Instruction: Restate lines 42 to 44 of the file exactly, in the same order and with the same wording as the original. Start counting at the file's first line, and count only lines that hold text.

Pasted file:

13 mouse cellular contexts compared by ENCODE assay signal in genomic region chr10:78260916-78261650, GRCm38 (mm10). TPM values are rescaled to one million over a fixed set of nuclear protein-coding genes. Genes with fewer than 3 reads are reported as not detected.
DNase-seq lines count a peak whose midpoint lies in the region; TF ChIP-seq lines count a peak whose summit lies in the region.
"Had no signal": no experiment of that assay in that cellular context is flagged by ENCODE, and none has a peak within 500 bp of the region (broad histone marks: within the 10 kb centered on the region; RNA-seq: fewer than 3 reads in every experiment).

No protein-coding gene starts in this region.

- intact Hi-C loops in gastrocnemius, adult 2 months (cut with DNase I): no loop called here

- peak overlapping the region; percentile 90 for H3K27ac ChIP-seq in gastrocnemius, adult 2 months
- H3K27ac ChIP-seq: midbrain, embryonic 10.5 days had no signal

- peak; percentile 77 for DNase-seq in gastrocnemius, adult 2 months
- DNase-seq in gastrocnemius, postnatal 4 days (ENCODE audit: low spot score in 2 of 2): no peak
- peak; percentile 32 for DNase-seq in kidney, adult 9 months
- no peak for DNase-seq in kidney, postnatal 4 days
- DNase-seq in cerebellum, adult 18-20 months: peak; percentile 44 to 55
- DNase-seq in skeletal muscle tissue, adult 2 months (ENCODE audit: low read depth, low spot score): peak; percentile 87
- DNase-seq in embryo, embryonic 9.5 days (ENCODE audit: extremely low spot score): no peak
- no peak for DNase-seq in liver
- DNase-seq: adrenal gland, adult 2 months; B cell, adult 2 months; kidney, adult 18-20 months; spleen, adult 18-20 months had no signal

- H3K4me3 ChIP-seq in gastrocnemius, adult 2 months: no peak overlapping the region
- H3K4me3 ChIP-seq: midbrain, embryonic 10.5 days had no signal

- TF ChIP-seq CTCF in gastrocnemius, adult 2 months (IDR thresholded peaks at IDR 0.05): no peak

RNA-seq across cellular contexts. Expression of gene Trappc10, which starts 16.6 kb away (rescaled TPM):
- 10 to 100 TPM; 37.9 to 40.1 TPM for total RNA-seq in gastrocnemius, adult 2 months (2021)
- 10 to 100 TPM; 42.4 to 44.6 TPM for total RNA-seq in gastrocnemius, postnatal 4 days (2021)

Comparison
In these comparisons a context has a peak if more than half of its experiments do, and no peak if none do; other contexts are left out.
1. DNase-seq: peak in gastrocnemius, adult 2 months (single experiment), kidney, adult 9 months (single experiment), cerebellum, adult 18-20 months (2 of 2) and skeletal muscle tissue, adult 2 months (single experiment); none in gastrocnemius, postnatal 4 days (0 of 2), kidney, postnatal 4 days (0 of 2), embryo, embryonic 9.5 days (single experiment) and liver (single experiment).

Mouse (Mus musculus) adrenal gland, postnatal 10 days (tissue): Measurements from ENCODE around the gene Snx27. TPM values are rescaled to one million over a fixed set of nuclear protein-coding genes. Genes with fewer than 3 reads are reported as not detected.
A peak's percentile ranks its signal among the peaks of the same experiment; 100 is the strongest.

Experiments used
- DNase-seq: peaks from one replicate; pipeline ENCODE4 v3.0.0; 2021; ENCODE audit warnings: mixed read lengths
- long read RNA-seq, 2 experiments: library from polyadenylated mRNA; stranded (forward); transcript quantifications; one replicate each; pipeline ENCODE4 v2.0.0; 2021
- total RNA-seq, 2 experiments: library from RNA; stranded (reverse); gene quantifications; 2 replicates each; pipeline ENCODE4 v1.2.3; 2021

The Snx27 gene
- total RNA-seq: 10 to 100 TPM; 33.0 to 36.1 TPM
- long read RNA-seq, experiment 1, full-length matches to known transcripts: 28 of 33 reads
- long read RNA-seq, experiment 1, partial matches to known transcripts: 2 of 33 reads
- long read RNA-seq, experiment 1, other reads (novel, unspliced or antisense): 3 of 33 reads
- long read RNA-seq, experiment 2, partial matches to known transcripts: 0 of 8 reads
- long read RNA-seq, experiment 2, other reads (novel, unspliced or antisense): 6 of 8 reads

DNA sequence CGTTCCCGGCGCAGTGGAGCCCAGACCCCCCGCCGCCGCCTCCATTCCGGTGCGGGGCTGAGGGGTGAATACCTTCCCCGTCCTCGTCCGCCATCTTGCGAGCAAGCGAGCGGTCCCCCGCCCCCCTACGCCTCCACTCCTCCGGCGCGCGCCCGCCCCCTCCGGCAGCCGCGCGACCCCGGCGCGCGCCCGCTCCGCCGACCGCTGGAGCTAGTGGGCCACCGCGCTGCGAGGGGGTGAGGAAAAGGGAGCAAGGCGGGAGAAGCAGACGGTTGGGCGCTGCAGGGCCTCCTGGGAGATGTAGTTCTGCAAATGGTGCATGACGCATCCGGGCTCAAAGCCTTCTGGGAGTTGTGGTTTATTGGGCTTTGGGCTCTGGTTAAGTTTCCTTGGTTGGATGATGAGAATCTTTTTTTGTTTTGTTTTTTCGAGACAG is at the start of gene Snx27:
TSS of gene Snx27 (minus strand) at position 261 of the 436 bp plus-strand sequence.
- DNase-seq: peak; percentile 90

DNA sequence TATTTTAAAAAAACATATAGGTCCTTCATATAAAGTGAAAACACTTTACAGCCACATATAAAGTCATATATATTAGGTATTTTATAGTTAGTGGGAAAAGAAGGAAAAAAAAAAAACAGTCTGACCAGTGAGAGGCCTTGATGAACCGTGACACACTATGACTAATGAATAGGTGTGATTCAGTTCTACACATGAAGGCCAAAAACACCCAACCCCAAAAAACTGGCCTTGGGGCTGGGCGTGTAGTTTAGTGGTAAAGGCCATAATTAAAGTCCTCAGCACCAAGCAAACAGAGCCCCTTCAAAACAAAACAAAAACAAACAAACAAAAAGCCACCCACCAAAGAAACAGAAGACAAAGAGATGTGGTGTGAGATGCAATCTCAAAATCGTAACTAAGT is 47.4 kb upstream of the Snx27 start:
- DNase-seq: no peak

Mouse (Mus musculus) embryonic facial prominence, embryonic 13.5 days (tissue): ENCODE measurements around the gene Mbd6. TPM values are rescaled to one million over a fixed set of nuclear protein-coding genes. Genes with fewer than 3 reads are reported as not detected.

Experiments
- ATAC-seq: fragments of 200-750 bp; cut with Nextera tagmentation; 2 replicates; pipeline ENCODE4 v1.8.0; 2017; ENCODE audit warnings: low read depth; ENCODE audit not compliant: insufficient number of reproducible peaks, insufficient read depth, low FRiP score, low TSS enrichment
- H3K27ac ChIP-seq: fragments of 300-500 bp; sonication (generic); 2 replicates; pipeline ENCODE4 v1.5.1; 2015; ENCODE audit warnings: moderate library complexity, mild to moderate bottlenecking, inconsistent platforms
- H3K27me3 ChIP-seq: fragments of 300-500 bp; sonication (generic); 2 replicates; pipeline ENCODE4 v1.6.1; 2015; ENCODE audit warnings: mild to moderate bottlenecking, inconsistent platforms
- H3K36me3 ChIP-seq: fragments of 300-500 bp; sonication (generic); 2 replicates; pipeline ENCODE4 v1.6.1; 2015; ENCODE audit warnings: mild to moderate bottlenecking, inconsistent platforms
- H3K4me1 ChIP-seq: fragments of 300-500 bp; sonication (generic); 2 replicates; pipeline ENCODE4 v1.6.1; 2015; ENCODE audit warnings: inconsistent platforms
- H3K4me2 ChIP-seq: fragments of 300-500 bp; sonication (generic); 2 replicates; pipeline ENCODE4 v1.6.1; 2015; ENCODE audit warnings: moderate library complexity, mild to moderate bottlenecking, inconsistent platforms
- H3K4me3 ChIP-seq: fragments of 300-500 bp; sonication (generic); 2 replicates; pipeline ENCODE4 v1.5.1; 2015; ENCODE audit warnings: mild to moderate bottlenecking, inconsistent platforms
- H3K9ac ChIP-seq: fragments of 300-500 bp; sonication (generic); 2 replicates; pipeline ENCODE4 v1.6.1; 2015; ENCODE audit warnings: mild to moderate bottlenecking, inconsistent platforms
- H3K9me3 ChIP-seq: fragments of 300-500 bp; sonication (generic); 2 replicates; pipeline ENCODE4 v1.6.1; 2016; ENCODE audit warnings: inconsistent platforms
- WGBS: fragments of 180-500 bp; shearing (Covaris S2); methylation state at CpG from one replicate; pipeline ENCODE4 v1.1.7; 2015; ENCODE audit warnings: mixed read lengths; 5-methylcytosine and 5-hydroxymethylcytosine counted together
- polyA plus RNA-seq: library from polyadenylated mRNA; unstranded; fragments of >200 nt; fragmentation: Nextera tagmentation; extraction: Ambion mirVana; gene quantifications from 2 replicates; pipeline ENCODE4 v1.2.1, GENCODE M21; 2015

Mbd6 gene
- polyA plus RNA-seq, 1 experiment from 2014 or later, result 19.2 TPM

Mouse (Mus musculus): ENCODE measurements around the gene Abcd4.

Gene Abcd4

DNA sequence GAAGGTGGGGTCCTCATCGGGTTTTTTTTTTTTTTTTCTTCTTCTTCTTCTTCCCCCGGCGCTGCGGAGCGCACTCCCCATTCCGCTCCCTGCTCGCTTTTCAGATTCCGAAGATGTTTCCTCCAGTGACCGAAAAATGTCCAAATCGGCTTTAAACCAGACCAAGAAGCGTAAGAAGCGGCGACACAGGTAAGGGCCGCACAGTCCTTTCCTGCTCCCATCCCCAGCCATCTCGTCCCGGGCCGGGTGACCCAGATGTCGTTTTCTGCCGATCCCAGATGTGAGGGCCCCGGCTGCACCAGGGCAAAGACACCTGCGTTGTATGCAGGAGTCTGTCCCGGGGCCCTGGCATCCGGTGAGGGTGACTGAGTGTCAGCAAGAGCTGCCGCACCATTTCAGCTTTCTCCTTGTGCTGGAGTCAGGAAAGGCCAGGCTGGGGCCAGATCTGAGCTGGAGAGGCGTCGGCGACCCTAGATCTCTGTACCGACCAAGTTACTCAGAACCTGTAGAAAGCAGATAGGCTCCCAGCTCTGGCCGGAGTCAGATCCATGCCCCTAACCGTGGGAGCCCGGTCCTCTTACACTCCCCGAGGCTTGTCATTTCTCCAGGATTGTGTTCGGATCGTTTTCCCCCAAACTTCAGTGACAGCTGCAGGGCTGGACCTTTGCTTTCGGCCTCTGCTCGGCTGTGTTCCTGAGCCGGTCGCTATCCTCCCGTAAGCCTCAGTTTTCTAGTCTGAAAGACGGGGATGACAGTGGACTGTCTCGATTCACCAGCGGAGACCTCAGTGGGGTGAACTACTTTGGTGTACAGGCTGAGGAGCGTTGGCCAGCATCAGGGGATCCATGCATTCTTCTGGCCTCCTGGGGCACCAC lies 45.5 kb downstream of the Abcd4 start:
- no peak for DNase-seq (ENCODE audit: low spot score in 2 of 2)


DNA sequence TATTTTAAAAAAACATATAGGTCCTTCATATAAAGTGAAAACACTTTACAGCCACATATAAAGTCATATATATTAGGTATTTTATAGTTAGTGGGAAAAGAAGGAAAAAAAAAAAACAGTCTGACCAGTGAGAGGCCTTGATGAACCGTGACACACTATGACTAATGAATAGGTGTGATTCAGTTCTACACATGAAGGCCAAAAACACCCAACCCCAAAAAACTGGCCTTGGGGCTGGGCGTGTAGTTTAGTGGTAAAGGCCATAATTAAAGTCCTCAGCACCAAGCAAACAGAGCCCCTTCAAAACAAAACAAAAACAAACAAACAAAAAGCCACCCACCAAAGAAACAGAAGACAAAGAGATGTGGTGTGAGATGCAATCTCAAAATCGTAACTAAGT is 47.4 kb upstream of the Snx27 start:
- DNase-seq: no peak

Mouse (Mus musculus) embryonic facial prominence, embryonic 13.5 days (tissue): ENCODE measurements around the gene Mbd6. TPM values are rescaled to one million over a fixed set of nuclear protein-coding genes. Genes with fewer than 3 reads are reported as not detected.